Metabolic Changes in Different Stages of Liver Fibrosis: In vivo Hyperpolarized 13C MR Spectroscopy and Metabolic Imaging
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The objective was to assess metabolic changes in different stages of liver fibrosis using hyperpolarized C-13 magnetic resonance spectroscopy (MRS) and metabolic imaging.
Mild and severe liver fibrosis were induced in C3H/HeN mice (n = 14) by injecting thioacetamide (TAA). Other C3H/HeN mice (n = 7) were injected with phosphate buffer saline (PBS) (7.4 pH) as normal controls. Hyperpolarized C-13 MRS was performed on the livers of the mice, which was accompanied by intravoxel incoherent motion (IVIM) diffusion-weighted imaging with 12 b values. The differential metabolite ratios, apparent diffusion coefficient values, and IVIM parameters among the three groups were analyzed by a one-way analysis of variance test.
The ratios of [1-13C]lactate/pyruvate, [1-13C]lactate/total carbon (tC), [1-13C]alanine/pyruvate, and [1-13C] alanine/tC were significantly higher in both the mild and severe fibrosis groups than in the normal control group (p < 0.05). While the [1-13C]lactate/pyruvate and [1-13C]lactate/tC ratios were not significantly different between mild and severe fibrosis groups, the ratios of [1-13C]alanine/pyruvate and [1-13C]alanine/tC were significantly higher in the severe fibrosis group than in the mild fibrosis group (p < 0.05). In addition, D* showed a significantly lower value in the severe fibrosis group than in the normal or mild fibrosis groups and negatively correlated with the levels of [1-13C] lactate and [1-13C]alanine.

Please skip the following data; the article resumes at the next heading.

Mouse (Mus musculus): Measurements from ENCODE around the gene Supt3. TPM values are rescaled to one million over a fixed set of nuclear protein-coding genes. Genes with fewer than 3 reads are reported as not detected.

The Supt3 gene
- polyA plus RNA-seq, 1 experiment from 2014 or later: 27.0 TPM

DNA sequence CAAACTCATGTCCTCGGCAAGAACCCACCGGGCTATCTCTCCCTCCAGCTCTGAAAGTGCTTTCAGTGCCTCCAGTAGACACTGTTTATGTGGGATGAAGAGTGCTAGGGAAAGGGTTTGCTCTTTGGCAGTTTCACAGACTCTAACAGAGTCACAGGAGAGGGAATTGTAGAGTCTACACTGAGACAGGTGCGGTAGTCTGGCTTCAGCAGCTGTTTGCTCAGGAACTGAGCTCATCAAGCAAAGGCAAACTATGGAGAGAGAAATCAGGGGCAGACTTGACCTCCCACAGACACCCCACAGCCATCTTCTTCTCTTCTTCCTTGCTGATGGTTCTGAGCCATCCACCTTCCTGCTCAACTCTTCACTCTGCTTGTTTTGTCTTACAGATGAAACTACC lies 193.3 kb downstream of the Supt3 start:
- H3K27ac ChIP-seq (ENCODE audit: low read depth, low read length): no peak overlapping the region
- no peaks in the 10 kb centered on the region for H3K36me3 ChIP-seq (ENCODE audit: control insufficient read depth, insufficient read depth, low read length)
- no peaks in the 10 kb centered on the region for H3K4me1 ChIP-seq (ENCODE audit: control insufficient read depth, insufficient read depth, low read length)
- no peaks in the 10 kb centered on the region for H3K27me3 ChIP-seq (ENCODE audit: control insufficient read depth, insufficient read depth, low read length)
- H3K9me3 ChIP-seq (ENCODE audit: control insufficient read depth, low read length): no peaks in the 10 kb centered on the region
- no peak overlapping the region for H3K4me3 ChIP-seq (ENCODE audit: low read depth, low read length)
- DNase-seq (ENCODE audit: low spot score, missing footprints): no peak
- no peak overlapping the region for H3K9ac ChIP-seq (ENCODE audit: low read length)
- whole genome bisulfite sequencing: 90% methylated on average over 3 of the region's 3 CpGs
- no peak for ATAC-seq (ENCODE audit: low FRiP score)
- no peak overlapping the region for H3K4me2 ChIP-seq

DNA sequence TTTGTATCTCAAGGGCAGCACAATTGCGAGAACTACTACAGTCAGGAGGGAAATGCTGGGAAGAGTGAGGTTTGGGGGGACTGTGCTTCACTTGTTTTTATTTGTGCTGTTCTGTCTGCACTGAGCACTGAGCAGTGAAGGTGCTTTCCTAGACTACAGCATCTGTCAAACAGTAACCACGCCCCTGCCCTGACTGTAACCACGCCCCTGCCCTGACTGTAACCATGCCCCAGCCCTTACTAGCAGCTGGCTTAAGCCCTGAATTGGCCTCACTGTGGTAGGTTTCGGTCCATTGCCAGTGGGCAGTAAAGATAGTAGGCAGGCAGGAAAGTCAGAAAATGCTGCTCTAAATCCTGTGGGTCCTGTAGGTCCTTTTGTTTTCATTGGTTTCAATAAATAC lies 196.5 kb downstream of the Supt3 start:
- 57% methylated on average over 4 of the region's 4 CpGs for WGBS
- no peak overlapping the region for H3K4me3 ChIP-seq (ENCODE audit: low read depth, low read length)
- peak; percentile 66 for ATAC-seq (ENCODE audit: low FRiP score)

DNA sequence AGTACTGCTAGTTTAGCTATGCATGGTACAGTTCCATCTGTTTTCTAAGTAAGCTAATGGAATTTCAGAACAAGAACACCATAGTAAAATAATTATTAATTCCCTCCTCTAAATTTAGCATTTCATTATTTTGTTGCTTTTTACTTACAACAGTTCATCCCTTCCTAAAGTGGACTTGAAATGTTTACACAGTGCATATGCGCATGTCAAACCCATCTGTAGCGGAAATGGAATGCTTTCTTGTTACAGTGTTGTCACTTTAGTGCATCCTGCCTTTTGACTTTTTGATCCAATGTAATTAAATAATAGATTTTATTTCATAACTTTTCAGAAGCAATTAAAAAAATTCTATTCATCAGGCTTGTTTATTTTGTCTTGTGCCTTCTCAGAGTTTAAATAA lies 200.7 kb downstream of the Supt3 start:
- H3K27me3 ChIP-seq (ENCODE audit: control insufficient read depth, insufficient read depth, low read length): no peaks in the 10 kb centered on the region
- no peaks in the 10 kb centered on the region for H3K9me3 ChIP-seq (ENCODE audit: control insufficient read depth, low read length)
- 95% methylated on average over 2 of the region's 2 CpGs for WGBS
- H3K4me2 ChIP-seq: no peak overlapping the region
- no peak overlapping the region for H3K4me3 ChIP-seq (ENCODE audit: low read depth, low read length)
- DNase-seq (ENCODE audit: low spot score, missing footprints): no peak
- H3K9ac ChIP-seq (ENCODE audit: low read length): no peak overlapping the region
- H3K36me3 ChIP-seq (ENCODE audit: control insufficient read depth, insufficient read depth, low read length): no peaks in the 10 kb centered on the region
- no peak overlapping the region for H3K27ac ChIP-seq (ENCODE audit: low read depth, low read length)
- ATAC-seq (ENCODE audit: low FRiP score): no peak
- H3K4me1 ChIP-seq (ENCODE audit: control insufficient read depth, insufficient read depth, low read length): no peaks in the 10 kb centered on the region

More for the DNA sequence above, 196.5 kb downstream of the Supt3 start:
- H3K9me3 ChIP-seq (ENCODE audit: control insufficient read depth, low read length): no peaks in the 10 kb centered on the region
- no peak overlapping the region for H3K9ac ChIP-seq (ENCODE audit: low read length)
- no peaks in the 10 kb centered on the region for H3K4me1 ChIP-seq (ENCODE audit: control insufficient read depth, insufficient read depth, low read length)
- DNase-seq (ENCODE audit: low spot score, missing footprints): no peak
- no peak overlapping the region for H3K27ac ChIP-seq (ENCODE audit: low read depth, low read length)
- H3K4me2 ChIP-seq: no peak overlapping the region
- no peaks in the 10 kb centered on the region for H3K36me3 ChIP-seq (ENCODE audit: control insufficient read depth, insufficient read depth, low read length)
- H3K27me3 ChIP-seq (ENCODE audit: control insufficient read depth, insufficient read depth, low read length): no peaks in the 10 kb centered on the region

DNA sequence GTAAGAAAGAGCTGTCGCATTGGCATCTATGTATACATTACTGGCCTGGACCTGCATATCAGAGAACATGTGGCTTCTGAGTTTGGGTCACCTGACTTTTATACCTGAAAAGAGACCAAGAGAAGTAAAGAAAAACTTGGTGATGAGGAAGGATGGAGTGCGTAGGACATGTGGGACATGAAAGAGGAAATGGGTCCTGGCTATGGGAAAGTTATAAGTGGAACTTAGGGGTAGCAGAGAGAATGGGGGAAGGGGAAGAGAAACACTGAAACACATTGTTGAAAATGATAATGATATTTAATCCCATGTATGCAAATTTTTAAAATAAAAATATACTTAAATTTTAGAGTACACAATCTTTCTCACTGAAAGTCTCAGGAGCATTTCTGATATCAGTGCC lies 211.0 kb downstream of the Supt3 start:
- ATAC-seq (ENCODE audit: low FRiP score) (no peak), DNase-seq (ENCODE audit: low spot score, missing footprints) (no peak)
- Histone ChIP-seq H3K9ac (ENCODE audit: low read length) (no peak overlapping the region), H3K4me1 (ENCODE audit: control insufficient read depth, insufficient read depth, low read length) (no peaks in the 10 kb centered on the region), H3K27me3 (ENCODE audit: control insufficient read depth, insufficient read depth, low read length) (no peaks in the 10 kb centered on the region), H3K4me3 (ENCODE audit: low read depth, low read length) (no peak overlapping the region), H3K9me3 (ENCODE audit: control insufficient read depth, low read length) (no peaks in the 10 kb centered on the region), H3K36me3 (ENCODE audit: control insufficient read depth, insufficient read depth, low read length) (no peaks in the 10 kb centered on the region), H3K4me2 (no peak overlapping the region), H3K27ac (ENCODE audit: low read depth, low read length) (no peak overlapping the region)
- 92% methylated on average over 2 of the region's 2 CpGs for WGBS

Our findings suggest that it might be possible to differentiate mild from severe liver fibrosis using the cellular metabolic changes with hyperpolarized C-13 MRS and metabolic imaging.
Key wordsLiver fibrosis Hyperpolarized 13C MRS Metabolic imaging
This work was supported by the funds from the National Research Foundation of Korea (2017R1A6A3A11030092; 2018R1D1A3B07043473), the Chonnam National University Hospital Research Institute of Clinical Medicine (CRI18091-2) and the Central Medical Service Co., Ltd. (CRE17181-7).
Compliance with Ethical Standards
Conflict of Interest
The authors declare that they have no conflict of interest.
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